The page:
Albert Einstein is arguably the most recognized scientist of the 20th century. His claim to fame is his seemingly simple but ground breaking understanding of the correlation between mass and energy contained in his equation E=mc2. But there was so much more to the man than this equation.
In a most revealing article by UPLIFT, Albert Einstein marveled at the mystery of God in nature, and applauded the ideals of great spiritual teachers such as Buddha and Jesus. In comments, made in a series of meetings with William Hermanns in the 1930s, 40s, and 50s, he gave us a fascinating glimpse into how he saw the world:
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“The basic laws of the universe are simple, but because our senses are limited, we can’t grasp them. There is a pattern in creation. If we look at this tree outside whose roots search beneath the pavement for water, or a flower which sends its sweet smell to the pollinating bees, or even our own selves and the inner forces that drive us to act, we can see that we all dance to a mysterious tune, and the piper who plays this melody from an inscrutable distance—whatever name we give him—Creative Force, or God—escapes all book knowledge.”
Albert Einstein was exposed to eastern mysticism through his friendship with the Indian scholar and writer Rabindranath Tagore, the very first non-western winner of the Nobel Prize for Literature in 1913 who was also a friend of Mohandas Gandhi. His understanding of the interplay between what is spiritual and what is material was clearly influenced by his interest in the ancient Vedic literature, the source of much yoga philosophy.
“Creation may be spiritual in origin, but that doesn’t mean that everything created is spiritual. How can I explain such things to you? Let us accept the world is a mystery. Nature is neither solely material nor entirely spiritual. Man, too, is more than flesh and blood; otherwise, no religions would have been possible. Behind each cause is still another cause; the end or the beginning of all causes has yet to be found. Yet, only one thing must be remembered: there is no effect without a cause, and there is no lawlessness in creation,” he commented.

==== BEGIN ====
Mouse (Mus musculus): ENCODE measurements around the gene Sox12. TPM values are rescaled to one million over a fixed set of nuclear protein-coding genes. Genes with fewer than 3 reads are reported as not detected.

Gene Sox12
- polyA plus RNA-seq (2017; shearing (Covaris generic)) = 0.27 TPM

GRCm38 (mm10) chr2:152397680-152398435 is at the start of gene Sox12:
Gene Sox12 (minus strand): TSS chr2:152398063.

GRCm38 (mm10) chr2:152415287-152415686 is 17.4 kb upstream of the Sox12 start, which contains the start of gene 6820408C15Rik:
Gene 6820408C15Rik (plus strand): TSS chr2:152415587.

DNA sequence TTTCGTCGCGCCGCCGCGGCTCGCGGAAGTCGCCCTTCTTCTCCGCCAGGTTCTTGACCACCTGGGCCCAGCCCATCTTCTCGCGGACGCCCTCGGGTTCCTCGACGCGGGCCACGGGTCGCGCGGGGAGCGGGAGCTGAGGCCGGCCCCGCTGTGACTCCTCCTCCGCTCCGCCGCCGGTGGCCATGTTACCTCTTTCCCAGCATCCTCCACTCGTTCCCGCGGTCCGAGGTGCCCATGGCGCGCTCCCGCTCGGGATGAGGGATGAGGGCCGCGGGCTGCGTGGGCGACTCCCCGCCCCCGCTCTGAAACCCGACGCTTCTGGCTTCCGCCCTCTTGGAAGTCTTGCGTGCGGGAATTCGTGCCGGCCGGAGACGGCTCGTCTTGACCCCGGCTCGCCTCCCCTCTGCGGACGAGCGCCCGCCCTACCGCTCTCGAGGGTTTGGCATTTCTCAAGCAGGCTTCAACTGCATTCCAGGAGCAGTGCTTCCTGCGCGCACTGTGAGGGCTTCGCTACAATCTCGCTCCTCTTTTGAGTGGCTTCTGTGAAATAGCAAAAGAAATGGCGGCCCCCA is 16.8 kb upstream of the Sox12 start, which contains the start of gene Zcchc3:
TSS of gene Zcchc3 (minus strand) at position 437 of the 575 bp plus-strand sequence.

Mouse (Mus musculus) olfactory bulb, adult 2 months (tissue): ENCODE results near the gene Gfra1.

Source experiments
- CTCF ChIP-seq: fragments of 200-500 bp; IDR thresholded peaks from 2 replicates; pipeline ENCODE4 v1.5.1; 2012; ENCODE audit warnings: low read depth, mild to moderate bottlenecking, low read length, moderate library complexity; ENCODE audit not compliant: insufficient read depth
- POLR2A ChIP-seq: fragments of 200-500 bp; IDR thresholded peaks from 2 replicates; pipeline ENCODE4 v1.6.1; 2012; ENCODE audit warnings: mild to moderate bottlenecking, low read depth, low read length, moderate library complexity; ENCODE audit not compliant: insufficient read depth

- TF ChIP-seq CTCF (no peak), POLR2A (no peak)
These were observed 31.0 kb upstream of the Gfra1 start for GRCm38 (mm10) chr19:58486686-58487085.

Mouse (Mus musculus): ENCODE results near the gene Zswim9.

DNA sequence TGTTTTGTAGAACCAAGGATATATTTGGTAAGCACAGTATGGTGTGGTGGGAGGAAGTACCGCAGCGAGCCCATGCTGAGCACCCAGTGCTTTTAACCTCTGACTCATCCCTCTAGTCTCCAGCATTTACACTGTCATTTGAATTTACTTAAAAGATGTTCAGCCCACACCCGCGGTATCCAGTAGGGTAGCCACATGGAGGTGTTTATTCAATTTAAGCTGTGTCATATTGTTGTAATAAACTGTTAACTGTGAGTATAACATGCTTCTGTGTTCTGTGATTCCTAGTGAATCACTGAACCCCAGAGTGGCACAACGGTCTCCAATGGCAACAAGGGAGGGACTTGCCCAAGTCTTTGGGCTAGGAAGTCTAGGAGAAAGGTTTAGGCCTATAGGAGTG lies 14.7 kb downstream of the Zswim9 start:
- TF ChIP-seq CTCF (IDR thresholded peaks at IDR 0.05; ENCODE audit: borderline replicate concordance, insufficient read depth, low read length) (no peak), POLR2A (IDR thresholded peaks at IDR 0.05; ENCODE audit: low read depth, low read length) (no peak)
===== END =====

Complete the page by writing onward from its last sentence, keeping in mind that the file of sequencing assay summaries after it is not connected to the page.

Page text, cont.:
Remarkably, Albert Einstein said if he hadn’t an absolute faith in the harmony of creation, he wouldn’t have tried for thirty years to express it in a mathematical formula. “It is only man’s consciousness of what he does with his mind that elevates him above the animals, and enables him to become aware of himself and his relationship to the universe,” he added.
Einstein believed that the real scientist has faith in God. “If we want to improve the world we cannot do it with scientific knowledge but with ideals. Confucius, Buddha, Jesus and Gandhi have done more for humanity than science has done. We must begin with the heart of man—with his conscience—and the values of conscience can only be manifested by selfless service to mankind. Religion and science go together. Science without religion is lame and religion without science is blind. They are interdependent and have a common goal—the search for truth. Hence it is absurd for religion to proscribe Galileo or Darwin or other scientists. And it is equally absurd when scientists say that there is no God. The real scientist has faith, which does not mean that he must subscribe to a creed. Without religion, there is no charity. The soul given to each of us is moved by the same living spirit that moves the universe.”
The process of yoga is a quest to understand the truth as it is—regardless of whether the yoga practitioner wants to believe that truth or not. Albert Einstein was unlike many modern day scientists, who are predisposed to disbelieving in the existence of the Supreme Lord. So while everyone knows that Albert Einstein was a scientist, few realize that he was actually a yogi in the sense that he was seeking out the actual truth and open to accepting what was revealed to him.
Wishing you well,